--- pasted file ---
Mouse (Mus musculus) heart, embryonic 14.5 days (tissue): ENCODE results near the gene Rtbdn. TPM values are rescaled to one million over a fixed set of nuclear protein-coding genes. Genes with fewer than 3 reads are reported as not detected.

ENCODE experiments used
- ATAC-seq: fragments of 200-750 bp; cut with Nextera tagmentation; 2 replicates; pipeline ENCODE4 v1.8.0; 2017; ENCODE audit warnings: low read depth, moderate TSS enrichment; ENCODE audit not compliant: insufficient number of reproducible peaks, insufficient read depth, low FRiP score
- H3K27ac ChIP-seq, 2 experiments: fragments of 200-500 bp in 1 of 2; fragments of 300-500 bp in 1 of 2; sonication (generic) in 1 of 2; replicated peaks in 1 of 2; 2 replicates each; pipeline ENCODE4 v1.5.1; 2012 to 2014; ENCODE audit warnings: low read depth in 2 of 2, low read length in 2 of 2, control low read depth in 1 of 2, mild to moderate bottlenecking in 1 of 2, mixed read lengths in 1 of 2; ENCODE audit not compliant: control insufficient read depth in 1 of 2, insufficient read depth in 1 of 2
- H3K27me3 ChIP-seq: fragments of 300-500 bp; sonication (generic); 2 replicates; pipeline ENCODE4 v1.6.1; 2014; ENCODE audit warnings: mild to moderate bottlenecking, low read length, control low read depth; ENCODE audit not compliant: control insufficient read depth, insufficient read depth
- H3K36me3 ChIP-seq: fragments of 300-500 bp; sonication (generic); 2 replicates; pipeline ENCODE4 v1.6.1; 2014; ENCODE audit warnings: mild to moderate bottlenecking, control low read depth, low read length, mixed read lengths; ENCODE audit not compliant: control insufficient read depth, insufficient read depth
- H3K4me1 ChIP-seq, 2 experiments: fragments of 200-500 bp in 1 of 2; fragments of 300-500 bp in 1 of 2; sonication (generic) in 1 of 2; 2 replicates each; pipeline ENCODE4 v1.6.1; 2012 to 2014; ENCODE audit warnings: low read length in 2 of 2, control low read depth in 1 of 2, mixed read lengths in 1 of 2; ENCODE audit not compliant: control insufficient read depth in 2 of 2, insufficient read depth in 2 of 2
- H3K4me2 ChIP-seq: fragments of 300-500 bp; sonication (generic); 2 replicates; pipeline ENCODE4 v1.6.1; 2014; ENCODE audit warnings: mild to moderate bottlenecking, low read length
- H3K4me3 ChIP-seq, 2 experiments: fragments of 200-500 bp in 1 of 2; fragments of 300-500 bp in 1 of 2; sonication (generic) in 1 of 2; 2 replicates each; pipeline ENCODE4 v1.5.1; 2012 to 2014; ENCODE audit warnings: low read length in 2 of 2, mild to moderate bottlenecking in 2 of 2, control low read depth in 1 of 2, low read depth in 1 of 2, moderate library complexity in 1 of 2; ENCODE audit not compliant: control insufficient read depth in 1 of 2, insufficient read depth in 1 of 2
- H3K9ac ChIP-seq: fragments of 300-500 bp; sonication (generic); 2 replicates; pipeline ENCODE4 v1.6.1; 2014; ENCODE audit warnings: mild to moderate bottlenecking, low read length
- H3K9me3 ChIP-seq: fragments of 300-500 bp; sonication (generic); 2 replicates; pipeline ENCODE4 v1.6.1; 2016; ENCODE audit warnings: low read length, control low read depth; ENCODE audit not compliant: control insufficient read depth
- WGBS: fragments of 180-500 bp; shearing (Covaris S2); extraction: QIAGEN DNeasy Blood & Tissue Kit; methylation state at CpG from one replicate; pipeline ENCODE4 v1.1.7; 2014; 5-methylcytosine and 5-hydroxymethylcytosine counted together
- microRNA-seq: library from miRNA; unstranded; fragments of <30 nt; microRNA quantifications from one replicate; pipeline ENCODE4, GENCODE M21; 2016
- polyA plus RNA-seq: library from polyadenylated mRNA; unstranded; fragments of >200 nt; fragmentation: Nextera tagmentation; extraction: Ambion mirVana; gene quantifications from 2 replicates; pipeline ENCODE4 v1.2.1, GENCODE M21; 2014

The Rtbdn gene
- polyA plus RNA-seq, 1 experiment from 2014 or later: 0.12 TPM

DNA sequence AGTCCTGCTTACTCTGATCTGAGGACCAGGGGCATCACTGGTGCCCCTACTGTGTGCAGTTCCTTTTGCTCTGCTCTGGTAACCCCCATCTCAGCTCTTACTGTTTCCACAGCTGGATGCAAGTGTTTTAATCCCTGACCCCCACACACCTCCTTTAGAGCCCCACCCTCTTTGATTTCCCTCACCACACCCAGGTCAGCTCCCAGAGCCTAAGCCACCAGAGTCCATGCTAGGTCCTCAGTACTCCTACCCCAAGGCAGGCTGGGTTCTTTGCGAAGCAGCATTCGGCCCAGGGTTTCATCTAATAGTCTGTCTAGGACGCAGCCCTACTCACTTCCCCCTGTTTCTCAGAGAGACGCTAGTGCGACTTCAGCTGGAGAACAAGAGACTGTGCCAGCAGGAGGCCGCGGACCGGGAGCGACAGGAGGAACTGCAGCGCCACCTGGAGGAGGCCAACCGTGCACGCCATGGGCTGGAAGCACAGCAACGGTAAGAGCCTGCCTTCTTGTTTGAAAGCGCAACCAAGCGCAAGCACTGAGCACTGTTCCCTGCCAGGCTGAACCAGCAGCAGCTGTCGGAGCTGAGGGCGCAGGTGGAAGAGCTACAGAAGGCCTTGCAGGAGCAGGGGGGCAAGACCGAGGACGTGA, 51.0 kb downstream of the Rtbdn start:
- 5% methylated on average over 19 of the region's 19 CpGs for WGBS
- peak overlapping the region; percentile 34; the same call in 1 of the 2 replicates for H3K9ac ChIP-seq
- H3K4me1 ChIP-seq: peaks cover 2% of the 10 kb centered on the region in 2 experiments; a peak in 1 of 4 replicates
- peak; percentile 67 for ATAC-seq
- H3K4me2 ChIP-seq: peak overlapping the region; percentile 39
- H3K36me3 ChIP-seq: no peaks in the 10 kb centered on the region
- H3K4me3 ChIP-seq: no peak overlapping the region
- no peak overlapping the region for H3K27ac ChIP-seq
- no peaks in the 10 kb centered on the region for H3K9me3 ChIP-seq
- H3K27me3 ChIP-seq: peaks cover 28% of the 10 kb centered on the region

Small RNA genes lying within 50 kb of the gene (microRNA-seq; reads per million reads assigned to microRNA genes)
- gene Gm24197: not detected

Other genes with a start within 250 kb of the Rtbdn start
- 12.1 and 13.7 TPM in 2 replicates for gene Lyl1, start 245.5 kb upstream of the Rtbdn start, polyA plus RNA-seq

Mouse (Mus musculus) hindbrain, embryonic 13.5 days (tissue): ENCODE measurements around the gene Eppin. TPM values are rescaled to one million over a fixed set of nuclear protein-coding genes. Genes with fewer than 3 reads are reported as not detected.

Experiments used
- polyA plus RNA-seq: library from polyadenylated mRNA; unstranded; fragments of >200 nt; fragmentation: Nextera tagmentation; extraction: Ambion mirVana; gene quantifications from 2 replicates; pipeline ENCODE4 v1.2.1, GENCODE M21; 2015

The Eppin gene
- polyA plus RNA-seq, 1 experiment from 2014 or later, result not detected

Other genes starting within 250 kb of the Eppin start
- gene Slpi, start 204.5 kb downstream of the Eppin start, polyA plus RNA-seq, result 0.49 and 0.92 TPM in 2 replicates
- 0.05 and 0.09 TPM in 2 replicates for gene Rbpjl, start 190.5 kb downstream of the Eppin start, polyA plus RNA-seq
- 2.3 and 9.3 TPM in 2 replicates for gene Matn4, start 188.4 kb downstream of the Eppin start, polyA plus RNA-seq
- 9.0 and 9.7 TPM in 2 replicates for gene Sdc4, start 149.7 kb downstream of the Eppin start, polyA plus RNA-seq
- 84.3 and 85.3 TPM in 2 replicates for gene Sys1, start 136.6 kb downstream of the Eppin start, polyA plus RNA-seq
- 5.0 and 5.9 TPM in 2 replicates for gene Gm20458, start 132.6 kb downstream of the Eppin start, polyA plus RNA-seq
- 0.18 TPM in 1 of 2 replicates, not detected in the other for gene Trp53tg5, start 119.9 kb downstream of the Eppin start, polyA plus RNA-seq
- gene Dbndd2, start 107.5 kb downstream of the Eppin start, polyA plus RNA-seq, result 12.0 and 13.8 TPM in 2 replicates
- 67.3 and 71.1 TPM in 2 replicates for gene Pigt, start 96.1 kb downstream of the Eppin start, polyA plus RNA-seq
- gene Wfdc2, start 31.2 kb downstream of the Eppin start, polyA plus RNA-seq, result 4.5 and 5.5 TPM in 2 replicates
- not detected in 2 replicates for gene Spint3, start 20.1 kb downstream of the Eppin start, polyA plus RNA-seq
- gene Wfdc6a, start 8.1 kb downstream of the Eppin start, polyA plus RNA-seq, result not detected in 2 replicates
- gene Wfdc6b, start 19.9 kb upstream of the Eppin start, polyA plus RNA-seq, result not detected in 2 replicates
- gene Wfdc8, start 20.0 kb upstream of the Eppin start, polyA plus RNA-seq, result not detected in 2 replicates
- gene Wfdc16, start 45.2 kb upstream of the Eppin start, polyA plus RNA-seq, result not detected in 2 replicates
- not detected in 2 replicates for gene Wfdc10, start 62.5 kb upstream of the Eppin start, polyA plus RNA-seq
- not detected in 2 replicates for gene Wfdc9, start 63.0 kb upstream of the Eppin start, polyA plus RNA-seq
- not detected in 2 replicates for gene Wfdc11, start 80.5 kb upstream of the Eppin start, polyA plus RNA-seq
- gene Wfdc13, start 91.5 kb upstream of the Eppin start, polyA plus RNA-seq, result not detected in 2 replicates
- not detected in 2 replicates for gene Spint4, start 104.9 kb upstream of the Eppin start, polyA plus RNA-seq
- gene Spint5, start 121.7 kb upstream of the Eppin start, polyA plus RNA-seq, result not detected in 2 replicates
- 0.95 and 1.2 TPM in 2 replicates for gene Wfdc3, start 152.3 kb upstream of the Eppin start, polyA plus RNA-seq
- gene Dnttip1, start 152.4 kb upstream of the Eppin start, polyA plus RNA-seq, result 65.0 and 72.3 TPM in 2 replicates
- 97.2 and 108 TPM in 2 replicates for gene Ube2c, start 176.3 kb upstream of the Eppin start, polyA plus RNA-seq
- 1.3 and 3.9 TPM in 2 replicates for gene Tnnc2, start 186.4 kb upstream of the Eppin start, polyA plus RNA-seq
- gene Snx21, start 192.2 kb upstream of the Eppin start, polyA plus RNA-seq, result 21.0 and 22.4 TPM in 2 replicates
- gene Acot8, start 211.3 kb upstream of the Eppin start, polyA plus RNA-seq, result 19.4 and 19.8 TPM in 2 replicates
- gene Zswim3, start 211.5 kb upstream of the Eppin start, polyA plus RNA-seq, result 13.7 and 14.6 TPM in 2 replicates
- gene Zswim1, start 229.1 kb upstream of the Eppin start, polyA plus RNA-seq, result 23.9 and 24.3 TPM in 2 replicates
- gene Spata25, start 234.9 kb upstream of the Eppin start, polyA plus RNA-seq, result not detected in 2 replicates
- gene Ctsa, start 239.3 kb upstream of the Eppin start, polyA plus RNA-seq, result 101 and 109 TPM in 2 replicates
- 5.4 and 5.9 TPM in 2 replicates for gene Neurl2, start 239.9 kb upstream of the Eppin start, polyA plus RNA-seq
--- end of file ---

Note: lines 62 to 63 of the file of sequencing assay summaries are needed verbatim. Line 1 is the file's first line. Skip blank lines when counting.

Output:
- 1.3 and 3.9 TPM in 2 replicates for gene Tnnc2, start 186.4 kb upstream of the Eppin start, polyA plus RNA-seq
- gene Snx21, start 192.2 kb upstream of the Eppin start, polyA plus RNA-seq, result 21.0 and 22.4 TPM in 2 replicates